During the 2023 World Economic Forum in Davos Switzerland, private jets ruled the day.
Protesters carried their angst-filled messages of an equal and cleaner world.
The richest 1 percent of people on Earth made almost two-thirds of the new wealth created since the pandemic began, Oxfam said in a report released Monday, the opening day of the World Economic Forum in Davos, a ski resort in the Swiss Alps. The group proposed to increase tax on billionaires' income.
The world's richest have absorbed a greater proportion of global wealth during the pandemic and over the past decade, while global poverty has increased for the first time in 25 years, according to the report, titled "Survival of the Richest." It added that the planet is facing a "polycrisis" of climate change, cost-of-living burdens, widespread hunger, and an unprecedented decline in human development.
"As a starting point, the world should aim to halve the wealth and number of billionaires between now and 2030, both by increasing taxes on the top 1% and adopting other billionaire-busting policies," the report said.
"While ordinary people are making daily sacrifices on essentials like food, the super-rich has outdone even their wildest dreams," Gabriela Bucher, executive director of Oxfam International, said in a release. "Just two years in, this decade is shaping up to be the best yet for billionaires - a roaring '20s boom for the world's richest."
And so it goes. The same old worn-out groove - the rich get richer and the poor get poorer.
What looks like the Cannes Film Festival with private jets, frosted fork dinners, and luxury accommodations the WEF doesn't worry about the tab.
The elite comes together to schmooze about the sorry state of the planet.
From the environment to humanitarian all are complex topics that need to be discussed but besides high profile publicity, does anything come of it?
On the board of the World Economic Forum trustees are Kings and Queens, Corporate ring leaders, and other big names on the name-for-sale circuit.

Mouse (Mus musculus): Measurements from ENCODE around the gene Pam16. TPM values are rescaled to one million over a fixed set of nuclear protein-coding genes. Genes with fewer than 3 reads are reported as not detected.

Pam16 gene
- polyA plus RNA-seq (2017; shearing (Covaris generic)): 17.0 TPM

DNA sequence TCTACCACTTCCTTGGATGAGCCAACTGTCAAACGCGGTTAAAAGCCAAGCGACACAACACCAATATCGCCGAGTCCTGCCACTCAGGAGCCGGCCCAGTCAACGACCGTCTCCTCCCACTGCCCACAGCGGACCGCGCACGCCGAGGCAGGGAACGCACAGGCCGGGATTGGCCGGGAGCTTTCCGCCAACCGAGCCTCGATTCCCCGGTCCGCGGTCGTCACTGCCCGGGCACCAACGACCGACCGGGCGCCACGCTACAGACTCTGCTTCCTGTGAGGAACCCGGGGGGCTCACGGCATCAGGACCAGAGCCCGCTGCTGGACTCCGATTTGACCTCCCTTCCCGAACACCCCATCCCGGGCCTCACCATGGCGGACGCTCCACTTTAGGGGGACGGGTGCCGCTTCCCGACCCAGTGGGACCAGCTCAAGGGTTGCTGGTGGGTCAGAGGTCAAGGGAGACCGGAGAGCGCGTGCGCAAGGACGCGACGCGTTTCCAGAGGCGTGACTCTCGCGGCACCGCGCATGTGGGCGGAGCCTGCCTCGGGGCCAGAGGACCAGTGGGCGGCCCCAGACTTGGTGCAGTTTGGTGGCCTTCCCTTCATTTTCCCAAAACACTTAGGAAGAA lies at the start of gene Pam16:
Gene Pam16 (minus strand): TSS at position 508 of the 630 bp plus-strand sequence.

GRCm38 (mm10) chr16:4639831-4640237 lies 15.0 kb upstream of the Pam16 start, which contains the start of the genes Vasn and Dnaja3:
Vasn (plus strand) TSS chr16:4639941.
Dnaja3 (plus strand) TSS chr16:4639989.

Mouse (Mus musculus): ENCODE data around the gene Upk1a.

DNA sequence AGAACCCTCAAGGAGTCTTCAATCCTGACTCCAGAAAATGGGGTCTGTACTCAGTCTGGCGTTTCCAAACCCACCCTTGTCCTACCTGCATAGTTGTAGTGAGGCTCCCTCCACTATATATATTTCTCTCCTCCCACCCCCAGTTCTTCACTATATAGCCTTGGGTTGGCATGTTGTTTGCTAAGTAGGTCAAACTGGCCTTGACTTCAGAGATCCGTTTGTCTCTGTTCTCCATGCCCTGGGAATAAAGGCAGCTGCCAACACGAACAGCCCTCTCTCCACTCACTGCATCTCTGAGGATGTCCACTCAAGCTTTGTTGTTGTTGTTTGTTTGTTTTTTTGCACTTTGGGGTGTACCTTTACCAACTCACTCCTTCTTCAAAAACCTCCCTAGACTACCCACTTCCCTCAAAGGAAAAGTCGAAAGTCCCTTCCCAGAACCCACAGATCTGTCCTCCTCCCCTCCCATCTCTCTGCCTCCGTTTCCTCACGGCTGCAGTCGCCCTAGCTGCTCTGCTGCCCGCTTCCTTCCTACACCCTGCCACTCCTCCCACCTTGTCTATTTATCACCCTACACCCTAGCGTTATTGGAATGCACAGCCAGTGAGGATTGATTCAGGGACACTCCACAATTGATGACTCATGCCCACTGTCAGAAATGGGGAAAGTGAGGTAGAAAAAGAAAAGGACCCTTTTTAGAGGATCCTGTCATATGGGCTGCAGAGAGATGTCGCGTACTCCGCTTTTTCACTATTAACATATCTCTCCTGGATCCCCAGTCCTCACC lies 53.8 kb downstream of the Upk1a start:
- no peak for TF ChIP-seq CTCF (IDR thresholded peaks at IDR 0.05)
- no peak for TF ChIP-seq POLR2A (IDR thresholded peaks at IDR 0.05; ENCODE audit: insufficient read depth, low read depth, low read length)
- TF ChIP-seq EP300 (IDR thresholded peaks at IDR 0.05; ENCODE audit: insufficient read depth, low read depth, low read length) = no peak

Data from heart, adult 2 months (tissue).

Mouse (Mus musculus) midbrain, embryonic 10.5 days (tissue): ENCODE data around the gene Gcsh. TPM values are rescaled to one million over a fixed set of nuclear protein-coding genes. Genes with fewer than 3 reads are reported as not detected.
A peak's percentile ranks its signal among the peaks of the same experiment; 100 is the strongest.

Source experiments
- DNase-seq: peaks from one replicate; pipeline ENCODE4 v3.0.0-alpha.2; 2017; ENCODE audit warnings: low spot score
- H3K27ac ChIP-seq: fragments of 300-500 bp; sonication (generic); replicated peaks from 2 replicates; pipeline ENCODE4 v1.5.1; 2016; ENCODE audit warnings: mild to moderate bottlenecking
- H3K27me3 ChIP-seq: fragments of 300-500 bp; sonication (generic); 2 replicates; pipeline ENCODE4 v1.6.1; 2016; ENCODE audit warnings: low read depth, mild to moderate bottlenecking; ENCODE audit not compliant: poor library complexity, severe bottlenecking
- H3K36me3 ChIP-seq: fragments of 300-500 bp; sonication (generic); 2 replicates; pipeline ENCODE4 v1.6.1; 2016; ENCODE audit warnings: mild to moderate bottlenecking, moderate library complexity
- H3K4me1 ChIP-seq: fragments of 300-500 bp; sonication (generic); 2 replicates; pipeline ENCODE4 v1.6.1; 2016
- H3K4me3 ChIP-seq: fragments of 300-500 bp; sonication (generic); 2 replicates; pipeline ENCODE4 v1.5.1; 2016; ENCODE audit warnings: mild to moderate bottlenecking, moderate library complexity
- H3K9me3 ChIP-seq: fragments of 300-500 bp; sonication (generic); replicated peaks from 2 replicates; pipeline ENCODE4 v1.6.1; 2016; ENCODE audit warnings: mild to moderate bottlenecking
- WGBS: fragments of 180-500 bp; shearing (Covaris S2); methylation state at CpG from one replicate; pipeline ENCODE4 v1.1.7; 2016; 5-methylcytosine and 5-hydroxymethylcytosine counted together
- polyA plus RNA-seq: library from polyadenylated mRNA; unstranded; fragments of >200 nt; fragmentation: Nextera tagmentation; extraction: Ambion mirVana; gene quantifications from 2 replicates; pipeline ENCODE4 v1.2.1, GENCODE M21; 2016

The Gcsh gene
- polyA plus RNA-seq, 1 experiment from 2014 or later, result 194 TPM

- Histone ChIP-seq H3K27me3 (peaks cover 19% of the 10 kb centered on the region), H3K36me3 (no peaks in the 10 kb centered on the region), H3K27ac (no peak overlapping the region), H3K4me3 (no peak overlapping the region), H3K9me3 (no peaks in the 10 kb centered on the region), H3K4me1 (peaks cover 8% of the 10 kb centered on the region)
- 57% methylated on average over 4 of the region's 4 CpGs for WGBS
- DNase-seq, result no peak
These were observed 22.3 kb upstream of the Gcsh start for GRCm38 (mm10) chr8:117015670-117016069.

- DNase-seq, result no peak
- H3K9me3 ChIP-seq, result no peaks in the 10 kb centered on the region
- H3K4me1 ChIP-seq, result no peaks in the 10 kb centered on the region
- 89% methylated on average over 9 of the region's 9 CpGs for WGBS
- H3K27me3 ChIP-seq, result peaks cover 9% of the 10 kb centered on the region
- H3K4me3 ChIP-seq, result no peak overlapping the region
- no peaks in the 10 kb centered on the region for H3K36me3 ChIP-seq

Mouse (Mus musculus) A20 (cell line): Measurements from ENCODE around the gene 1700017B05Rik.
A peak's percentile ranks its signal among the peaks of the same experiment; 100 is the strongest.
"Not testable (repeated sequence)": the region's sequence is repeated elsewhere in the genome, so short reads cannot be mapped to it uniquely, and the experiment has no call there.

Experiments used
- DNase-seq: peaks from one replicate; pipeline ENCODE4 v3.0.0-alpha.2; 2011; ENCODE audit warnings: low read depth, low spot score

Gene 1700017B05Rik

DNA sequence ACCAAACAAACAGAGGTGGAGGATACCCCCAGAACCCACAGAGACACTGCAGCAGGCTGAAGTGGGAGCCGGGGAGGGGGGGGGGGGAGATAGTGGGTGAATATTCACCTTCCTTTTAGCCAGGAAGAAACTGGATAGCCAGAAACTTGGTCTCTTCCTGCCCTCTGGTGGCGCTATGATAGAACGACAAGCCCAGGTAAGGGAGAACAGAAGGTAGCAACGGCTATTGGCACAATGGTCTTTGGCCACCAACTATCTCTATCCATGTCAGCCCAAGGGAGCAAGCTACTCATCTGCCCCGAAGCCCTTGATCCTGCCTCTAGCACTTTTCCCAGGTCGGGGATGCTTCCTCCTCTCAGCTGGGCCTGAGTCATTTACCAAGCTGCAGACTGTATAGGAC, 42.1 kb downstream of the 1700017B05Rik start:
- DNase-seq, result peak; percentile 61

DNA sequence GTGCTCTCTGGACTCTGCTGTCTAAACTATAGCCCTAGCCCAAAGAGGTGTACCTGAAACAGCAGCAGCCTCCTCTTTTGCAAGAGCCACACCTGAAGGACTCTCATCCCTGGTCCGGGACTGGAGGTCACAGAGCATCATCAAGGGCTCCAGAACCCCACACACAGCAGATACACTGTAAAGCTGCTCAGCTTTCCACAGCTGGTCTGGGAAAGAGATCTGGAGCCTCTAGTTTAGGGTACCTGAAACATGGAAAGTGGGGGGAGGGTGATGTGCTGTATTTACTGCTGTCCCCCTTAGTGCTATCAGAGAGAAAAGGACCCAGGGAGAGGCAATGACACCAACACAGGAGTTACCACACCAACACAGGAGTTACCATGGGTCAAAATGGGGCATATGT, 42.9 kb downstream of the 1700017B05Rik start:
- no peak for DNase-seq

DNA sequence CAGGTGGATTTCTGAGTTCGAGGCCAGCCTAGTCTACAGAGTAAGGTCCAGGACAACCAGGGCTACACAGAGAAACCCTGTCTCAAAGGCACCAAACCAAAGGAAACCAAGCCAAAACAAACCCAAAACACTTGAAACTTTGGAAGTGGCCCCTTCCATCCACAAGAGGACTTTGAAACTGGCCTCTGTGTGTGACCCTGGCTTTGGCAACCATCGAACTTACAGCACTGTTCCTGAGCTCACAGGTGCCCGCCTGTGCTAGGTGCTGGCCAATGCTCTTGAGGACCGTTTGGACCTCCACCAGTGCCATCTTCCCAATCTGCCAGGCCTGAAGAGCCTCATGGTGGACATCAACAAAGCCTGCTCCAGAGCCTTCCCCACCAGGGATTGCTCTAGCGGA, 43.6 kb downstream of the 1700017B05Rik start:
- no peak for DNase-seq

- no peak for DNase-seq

How does Yo Yo Ma get on so many of these swanky boards?
Going through the World Forum's meeting topic list is impressive but I also find it lofty.
I grew up in poverty and live in Indonesia - the sixth country of greatest wealth inequality in the world.
Today, the four richest men in Indonesia have more wealth than the combined total of the poorest 100 million people.
In the past two decades, the gap between the richest and the rest in Indonesia has grown faster than in any other country in South-East Asia.
Growing inequality is undermining the fight against poverty, putting a brake on economic growth, and threatening social cohesion.
Briefly, the vast majority of the land is owned by big corporations and rich people who get all the benefits. Likewise, the education system is underfunded and there are barriers to equal access, which means many Indonesian workers cannot access higher-skilled and higher-paid jobs.
I live among the commoners who struggle to put a bowl of rice on the table, afford petrol for their motorbikes, and to buy their kid's education.
There's a public desire for the government to close the gap, and President Jokowi has made fighting inequality his administration's top priority.
However, little happens. Instead, the Indonesian Government is moving from its sinking home in Jakarta to a new futuristic dream city called Nusantara.
The slums and the millions who inhabit them will be left behind to fend for themselves.
Inequality, although a main gripe with protesters is somewhere less a priority when big money is on the table.
The list of public figures attending the forum for the most part is Government finance people.
The list includes (3) Indonesian Government finance officials. The topic is oil, not inequality.
The World Economic Forum has 193 State members. It is an independent international organization committed to improving the state of the world by engaging business, political, academic, and other leaders of society to shape global, regional, and industrial agendas.
I call the World Economic Forum the Great Banking Transaction.
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